Leading Your Living Legacy

Our purpose is to be love, to emanate love, and to give love. That is, a love that radiates continuously, that does not judge or condemn, one that transforms not only our lives but illuminates the entire world around us.

The messages of the morning are about limitations, societal definitions and programming, and self-imposed boundaries. After the shift happens, it becomes about connecting to an energy of something more profound. 

It all begins with the simple act of showing up in our lives, heeding the whisper that calls from within, paying attention, and allowing our unique music to happen. Thus, we allow ourselves to become conduits of virtue, living in respect, honesty, kindness, and service, as a result.

In the afternoon of our lives, leadership is the art of being present, and in listening and allowing our unique song to play through us. We need not “do” anything, but allow ourselves to be done. The Shift encourages us to move away from the constraints of societal pressure and expectations, conditioning and programming, and, rather, embrace the timeless virtues that guide us toward a more fulfilling, peaceful, and purposeful existence.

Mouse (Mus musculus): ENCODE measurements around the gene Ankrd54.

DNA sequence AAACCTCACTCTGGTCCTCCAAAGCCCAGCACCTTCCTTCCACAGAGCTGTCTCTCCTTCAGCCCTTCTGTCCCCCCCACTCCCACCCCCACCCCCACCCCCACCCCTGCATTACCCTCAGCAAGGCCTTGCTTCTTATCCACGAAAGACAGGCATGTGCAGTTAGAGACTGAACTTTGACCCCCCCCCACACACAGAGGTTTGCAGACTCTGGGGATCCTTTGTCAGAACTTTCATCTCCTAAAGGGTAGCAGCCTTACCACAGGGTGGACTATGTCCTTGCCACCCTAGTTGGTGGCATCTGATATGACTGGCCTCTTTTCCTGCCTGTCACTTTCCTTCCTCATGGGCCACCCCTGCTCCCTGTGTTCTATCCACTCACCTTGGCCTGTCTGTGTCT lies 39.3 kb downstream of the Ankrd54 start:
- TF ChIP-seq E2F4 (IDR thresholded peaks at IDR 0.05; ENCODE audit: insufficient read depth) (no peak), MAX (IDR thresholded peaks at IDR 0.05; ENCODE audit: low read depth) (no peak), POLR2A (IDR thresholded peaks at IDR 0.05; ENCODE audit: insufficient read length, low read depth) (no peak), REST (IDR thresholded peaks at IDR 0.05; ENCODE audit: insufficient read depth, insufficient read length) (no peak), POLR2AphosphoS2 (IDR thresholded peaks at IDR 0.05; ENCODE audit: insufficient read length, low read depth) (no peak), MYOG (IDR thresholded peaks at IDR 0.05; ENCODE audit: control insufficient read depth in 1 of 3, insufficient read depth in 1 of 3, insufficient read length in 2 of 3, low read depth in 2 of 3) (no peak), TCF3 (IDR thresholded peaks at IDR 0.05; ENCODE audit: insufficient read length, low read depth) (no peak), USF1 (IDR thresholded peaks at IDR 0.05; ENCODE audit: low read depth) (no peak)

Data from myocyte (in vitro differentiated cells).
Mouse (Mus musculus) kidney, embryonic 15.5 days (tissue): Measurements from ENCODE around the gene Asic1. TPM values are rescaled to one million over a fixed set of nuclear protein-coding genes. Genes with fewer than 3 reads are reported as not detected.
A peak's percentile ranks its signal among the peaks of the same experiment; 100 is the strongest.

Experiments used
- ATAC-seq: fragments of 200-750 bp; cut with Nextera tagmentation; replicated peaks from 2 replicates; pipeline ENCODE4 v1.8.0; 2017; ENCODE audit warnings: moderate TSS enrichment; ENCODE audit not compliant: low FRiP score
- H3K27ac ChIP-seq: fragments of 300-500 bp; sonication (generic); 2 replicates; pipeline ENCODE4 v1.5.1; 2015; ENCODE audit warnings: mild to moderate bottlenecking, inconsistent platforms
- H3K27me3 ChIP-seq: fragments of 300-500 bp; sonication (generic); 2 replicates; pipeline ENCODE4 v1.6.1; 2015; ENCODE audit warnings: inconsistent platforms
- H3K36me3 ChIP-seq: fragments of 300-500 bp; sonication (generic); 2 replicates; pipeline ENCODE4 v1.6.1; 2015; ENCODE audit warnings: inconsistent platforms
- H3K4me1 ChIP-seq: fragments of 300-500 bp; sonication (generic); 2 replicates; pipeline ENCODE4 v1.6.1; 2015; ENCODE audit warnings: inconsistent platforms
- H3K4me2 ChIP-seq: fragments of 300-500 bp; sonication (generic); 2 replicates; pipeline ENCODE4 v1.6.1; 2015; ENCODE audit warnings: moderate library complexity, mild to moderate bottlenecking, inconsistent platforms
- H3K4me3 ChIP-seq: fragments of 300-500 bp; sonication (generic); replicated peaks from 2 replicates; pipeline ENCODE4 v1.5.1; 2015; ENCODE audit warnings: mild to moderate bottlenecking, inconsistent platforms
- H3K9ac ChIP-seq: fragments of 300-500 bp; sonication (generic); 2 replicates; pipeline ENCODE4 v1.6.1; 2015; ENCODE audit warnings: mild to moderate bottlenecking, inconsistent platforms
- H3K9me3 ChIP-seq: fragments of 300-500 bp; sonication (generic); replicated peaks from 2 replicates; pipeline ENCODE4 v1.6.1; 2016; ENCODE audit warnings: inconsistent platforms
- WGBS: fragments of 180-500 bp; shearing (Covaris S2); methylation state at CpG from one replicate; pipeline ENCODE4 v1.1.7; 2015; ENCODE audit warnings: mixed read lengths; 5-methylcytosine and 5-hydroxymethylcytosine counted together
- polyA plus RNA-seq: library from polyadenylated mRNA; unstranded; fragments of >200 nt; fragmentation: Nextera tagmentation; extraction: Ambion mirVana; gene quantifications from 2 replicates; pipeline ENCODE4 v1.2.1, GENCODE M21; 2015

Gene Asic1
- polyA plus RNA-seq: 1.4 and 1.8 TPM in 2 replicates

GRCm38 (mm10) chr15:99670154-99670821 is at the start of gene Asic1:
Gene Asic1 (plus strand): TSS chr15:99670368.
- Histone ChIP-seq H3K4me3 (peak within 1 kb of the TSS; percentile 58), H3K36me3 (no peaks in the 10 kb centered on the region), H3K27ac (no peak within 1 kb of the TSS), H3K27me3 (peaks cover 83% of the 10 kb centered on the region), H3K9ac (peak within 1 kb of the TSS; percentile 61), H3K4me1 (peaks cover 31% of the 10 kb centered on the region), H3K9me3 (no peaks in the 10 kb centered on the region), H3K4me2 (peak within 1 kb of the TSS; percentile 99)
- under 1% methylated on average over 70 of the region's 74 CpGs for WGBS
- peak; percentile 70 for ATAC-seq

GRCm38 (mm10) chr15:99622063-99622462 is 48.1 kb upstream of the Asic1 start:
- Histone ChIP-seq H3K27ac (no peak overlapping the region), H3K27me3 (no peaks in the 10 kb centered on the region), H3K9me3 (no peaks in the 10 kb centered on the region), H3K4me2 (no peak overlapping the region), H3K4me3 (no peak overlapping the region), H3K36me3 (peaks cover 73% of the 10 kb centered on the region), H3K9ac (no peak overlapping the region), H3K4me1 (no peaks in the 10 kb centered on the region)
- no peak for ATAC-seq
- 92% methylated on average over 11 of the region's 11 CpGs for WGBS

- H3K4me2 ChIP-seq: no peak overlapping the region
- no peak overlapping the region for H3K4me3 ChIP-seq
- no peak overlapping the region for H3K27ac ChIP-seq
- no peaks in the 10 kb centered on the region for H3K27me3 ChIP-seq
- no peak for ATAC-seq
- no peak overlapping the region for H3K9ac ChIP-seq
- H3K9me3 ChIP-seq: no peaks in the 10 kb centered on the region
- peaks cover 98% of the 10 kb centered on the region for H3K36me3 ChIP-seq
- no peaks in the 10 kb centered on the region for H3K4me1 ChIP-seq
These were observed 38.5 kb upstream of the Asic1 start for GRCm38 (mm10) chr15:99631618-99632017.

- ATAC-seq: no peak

It is about embodying integrity and values, expressing our authentic truth, and serving a purpose that goes beyond personal ambition. A shift into inspired, transformational leadership that comes from love, with love. 


The Shift Is Calling Us 

One of the scenes from the movie that really affects me is when Asilomar’s (the retreat center where the film takes place) owner is sitting at the piano simply playing from his soul, engrossed and in the moment. 

As he engages with one of the film director (one of the main characters) who happens to be listening to him play, and goes on to share that he’s having a bit of an existential crisis and feels like quitting, the owner starts to play a different piece of music. When asked if he “are you making that up?”, the owner, responds with a line that touches my soul. He says: